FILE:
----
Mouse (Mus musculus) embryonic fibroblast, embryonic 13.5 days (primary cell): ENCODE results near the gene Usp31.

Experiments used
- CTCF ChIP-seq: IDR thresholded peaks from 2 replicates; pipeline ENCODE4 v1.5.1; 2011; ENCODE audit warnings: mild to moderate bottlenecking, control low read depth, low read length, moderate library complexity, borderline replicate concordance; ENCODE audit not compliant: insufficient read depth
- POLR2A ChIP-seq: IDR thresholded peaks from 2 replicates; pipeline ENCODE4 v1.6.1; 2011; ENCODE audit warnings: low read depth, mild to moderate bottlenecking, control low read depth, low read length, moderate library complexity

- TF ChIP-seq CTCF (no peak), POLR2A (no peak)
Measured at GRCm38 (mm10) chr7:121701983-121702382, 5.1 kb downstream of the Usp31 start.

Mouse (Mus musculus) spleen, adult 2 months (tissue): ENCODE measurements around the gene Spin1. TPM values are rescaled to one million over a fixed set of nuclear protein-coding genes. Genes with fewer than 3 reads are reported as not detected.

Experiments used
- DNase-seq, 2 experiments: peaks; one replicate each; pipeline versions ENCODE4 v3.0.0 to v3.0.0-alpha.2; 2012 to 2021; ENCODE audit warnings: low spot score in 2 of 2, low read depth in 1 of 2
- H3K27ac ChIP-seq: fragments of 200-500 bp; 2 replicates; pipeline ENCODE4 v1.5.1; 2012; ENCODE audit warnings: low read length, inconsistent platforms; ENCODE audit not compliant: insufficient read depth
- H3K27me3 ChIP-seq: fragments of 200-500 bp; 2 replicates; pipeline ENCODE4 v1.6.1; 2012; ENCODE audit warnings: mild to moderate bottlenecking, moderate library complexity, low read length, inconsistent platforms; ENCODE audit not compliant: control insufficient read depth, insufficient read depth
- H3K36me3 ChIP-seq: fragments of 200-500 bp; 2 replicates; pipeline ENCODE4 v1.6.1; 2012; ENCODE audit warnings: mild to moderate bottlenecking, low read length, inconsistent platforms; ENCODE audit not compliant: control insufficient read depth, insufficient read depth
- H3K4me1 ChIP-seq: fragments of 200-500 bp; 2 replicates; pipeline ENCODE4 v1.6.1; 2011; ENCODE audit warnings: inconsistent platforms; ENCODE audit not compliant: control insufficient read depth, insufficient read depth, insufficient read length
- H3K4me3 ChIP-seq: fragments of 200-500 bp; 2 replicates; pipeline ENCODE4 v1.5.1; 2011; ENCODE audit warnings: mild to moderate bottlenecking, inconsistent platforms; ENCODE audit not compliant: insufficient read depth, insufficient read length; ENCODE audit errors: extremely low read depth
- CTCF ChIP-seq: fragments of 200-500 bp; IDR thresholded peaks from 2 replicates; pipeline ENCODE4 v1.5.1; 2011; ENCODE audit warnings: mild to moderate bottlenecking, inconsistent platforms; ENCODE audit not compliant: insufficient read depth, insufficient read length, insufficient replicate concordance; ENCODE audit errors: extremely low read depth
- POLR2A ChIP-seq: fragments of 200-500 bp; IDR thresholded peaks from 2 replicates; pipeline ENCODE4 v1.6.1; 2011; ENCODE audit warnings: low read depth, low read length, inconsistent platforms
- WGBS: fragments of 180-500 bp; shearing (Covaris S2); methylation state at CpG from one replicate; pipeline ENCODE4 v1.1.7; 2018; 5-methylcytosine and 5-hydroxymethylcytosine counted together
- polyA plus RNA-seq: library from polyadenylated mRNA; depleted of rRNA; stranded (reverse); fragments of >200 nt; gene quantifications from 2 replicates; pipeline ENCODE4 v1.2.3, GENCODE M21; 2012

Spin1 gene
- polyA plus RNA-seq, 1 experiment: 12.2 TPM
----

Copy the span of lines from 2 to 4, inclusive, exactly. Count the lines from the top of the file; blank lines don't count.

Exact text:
Experiments used
- CTCF ChIP-seq: IDR thresholded peaks from 2 replicates; pipeline ENCODE4 v1.5.1; 2011; ENCODE audit warnings: mild to moderate bottlenecking, control low read depth, low read length, moderate library complexity, borderline replicate concordance; ENCODE audit not compliant: insufficient read depth
- POLR2A ChIP-seq: IDR thresholded peaks from 2 replicates; pipeline ENCODE4 v1.6.1; 2011; ENCODE audit warnings: low read depth, mild to moderate bottlenecking, control low read depth, low read length, moderate library complexity